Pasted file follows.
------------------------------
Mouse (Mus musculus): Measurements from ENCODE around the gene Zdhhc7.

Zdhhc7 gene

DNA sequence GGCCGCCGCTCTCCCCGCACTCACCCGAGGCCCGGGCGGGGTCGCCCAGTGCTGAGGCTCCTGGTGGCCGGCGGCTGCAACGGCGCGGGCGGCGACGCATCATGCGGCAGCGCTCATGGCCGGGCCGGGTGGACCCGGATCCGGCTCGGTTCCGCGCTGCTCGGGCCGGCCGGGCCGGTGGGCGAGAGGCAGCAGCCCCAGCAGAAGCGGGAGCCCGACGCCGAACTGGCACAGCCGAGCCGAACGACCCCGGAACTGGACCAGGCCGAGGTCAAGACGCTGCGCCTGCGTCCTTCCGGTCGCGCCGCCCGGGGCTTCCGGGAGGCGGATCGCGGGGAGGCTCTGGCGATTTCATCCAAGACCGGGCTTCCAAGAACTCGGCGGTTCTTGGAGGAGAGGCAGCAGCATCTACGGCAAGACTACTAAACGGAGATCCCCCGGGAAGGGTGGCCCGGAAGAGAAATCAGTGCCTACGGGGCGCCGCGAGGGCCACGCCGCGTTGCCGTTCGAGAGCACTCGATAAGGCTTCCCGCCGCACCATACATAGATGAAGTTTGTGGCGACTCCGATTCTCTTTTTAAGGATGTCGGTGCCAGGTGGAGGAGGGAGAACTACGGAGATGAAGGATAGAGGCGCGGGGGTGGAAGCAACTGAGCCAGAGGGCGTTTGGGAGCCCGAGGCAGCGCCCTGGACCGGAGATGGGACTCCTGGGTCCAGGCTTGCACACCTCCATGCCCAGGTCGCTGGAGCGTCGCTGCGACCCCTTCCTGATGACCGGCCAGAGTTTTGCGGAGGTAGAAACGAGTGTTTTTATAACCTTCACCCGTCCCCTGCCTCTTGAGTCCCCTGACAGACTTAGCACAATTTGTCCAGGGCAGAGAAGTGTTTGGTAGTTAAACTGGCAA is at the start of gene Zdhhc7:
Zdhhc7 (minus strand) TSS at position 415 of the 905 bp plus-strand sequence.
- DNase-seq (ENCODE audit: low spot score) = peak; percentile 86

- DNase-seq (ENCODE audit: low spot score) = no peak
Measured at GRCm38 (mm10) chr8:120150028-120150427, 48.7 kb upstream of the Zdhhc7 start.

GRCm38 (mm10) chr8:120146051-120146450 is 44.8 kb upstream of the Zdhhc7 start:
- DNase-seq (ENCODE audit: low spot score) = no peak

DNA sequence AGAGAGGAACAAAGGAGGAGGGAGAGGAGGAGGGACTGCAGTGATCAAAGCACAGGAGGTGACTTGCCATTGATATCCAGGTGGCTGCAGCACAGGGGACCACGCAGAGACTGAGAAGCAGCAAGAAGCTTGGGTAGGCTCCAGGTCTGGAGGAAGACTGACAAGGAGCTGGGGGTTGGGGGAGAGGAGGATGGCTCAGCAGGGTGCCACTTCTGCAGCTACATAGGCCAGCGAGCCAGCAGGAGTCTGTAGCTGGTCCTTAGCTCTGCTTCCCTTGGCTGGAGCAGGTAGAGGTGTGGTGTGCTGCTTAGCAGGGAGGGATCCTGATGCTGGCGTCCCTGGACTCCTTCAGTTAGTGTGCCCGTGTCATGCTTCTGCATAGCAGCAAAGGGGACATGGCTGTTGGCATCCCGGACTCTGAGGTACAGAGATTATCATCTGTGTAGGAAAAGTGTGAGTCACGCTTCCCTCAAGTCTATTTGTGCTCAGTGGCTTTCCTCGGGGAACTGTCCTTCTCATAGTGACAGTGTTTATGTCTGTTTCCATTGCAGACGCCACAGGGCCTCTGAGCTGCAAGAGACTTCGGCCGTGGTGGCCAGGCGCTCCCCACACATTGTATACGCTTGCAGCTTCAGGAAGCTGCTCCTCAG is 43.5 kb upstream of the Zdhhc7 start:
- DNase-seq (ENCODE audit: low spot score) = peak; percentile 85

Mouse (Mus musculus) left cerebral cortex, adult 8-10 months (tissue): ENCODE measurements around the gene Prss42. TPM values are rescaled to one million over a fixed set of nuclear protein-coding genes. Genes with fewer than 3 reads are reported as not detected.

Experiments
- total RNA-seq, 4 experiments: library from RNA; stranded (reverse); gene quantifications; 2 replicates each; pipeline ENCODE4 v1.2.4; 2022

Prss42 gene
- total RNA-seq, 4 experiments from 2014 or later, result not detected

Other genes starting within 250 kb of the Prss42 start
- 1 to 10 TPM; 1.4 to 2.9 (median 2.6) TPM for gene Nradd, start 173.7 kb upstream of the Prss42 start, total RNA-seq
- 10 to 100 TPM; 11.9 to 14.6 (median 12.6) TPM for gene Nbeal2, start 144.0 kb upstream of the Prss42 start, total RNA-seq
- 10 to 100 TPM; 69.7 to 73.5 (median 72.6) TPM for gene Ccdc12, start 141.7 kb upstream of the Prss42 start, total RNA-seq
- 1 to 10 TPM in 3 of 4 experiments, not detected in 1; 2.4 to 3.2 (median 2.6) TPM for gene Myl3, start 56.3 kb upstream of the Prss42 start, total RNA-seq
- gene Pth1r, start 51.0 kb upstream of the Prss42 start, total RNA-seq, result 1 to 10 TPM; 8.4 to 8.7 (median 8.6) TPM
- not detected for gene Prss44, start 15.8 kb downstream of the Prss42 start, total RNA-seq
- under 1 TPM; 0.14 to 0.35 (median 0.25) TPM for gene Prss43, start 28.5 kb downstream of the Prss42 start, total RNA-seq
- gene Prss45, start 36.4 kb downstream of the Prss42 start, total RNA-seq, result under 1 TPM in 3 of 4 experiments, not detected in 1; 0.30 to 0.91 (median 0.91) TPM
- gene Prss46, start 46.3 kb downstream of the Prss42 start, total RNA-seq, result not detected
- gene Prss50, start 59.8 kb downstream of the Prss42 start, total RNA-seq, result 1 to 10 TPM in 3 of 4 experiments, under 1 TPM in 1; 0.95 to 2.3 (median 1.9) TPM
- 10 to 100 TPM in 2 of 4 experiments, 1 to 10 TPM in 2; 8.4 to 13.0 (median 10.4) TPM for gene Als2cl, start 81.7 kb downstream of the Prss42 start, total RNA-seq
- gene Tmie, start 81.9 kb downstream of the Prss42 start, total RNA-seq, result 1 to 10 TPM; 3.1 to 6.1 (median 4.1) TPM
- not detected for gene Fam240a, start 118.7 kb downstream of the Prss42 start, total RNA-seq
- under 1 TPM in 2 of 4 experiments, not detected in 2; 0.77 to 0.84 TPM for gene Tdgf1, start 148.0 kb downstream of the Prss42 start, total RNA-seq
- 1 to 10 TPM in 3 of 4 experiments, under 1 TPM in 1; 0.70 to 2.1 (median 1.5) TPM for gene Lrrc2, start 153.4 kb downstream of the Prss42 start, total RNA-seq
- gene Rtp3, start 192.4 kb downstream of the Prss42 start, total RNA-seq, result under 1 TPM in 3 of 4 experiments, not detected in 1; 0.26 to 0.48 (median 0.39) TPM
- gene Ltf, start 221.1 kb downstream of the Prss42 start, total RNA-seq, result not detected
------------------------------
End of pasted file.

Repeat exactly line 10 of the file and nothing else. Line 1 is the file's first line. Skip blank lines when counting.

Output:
DNA sequence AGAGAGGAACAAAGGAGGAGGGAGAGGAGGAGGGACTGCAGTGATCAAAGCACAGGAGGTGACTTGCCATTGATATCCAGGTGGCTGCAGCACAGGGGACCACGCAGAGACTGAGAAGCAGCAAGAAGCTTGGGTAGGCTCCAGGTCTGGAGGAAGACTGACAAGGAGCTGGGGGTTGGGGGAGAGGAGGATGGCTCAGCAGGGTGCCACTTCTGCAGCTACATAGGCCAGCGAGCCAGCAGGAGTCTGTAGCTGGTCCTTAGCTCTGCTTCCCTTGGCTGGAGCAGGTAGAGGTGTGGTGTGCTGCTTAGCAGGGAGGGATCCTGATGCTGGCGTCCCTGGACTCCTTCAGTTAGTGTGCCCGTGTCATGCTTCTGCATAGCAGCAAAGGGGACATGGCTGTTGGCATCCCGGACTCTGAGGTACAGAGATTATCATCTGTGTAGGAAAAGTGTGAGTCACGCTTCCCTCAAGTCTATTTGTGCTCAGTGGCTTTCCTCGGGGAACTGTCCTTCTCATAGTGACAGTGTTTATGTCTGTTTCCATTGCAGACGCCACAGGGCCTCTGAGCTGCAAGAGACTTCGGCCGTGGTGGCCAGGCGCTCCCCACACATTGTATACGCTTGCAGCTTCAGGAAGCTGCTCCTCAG is 43.5 kb upstream of the Zdhhc7 start: